By Andy Mannix
By Caleb Hannan
By Olivia LaVecchia
By CP Staff
By Aaron Rupar
By Jacob Wheeler
By Olivia LaVecchia
By Aaron Rupar
If you want to know how to lose the battle while positioning yourself to win the war in Minnesota gubernatorial politics this year, consider Mike Hatch's bob-and-weave response to a question about transportation funding during a debate with incumbent Tim Pawlenty and Independence Party challenger Peter Hutchinson on September 27. Hutchinson had correctly castigated Pawlenty for "stealing" from MnDoT's budget for roads maintenance in order to fund new construction projects, for proposing to borrow billions of dollars more as a means to finance other projects that are currently stymied for lack of funding, and vetoing a gasoline tax passed by both the DFL Senate and the Republican House last year.
"Pass it again, and I'll sign it," Hutchinson concluded.
Hatch was hardly as forthcoming. He said the transportation issue had divided rural and urban Minnesotans; that Pawlenty had taken money from the Met Council and the "rural highway account," and that two-thirds of the deaths and highway accidents in Minnesota occur on rural roadways. "We need to build trust before addressing the revenue side," he claimed. To which Hutchinson later rejoined, "Mike Hatch wants to build trust but doesn't trust us enough to tell us where the money comes from."
Throughout that exchange—a 15-minute period witnessed by a few thousand people and broadcast on the radio—Hatch seemed foolish. But in the bigger picture of the governor's race, Hatch may end up looking the savviest of all. In essence, it defined Hatch's campaign: Avoid being pigeonholed, don't utter a word about taxes, and forget the liberal base of the DFL to target the moderates in the purple parts of the state. If Hatch took it on the chin in the debate, it was a small price to pay to avoid being painted as a tax-hungry politician in attack ads underwritten by Pawlenty's massive war chest.
It's been 22 years since Walter Mondale was famously trounced by Ronald Reagan after telling Americans he would raise their taxes. Ever since that time, Republicans have consistently seized upon the stereotype of Democrats as big spenders to consolidate power—even as government spending under their leadership has continued to climb at federal, state, and local levels. Hatch understands the dynamic. "When it comes to raising revenue, the public is very cynical about the process," he tells City Pages, adding that he "knew going into this that [Pawlenty] would attack me on raising taxes." "So if you say you're going to increase a tax or a fee they say, 'Holy cow, that guy is really going to do it to us bad.'"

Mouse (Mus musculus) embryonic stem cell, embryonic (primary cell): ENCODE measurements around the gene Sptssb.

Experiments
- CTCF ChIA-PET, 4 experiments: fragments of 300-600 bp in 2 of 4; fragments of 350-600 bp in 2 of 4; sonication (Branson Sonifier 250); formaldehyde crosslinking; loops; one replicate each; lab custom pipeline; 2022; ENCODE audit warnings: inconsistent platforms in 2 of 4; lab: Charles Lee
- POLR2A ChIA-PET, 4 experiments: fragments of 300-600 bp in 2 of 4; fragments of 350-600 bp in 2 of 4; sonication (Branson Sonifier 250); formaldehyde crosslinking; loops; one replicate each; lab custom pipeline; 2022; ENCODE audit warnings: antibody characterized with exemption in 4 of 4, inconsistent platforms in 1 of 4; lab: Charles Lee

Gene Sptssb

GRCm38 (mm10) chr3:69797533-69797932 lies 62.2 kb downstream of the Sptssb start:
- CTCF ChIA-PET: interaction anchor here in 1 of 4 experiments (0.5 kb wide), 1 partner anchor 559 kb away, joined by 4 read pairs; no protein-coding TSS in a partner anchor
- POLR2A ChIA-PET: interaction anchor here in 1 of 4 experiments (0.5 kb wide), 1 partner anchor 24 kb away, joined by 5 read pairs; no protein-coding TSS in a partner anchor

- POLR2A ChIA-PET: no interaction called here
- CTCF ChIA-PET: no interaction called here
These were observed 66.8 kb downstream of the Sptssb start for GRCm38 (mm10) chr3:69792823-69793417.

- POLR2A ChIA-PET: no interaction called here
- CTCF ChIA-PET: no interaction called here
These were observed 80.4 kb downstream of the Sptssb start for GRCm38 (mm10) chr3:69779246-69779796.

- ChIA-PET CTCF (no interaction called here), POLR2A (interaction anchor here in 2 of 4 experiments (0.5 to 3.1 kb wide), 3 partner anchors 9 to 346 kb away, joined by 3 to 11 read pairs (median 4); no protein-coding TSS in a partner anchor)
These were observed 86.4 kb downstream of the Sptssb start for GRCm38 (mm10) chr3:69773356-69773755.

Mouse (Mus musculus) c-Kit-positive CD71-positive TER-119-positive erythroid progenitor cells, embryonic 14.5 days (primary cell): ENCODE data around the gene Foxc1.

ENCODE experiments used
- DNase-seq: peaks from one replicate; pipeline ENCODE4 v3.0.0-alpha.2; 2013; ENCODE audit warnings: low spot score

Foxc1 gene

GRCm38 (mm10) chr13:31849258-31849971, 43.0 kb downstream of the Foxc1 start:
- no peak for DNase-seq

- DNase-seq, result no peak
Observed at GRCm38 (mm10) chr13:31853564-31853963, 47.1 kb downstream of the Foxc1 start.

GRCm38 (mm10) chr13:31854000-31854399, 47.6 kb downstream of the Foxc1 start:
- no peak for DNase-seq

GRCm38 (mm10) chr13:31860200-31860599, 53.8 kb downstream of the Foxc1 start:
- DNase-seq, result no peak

Rather than waste time condoning or condemning the cynicism, Hatch concentrates on finessing it. A significant reason why he has surprised most pundits by remaining in a dead heat with the affable, popular incumbent is because he has aggressively and successfully refused to be pigeonholed by the tax issue.
Not that Pawlenty hasn't strained mightily to define Hatch as yet another big spender. Having never been a legislator, the attorney general can rightfully claim that he's never raised anybody's taxes. But Pawlenty's two latest television ads twist his statements to magnify the impression that he will heavily tax Minnesotans.
The first, in which Pawlenty says Hatch would have imposed 13 new taxes, was derived from Hatch saying he preferred Jesse Ventura's budget proposals back in 2002 to the ones Pawlenty was proposing. The ad assumes Hatch would have adopted Ventura's budget whole-cloth were he governor. The second ad features a Republican functionary masquerading as an independent auditor who looks at 15 policy proposals favored by Hatch. The "accountant" comes up with the specific but specious claim that Hatch is proposing a $2,912 tax hike on every household in the state.
Normally, these sorts of ads might be allowed to go uncontested for weeks. But within three days, Hatch's campaign aired a response ad that pointed out that Hatch would cut health care costs and roll back college tuition by closing a corporate tax loophole, and, in words emblazoned across the screen, "Not raising taxes." A day later, Hatch issued a multi-page press release showing that, even after adjustments for inflation, Pawlenty's increased fees, tuition hikes, state taxes, plus the rise in local property taxes used to offset Pawlenty's cuts, averaged out to $2,981 per Minnesota household over the last four years. It was a rather nifty turning of the tables without Hatch stating where he stood on the tax "issue."
"Right now Hatch is running what I would describe as a nearly perfect campaign," says Blois Olson, the Democratic co-publisher of the Politics in Minnesota newsletter. "Everyone thought he would implode or be negatively defined by the Republicans, and neither one has happened. The tax thing hasn't gained traction for a couple of reasons. First, the governor hasn't said he won't raise taxes—he signed the pledge before, why not now?—so Hatch doesn't have to say it either.
"Second, Mike Hatch is a political machine. He's worked with the same ad guy for 16 years, a guy who knows him and doesn't try to make him into somebody other than who he is. He put up that response to Pawlenty's accountant ad more quickly than any Minnesota Democrat I've seen in the past 15 years. And he's saved his money to be competitive late in the race."
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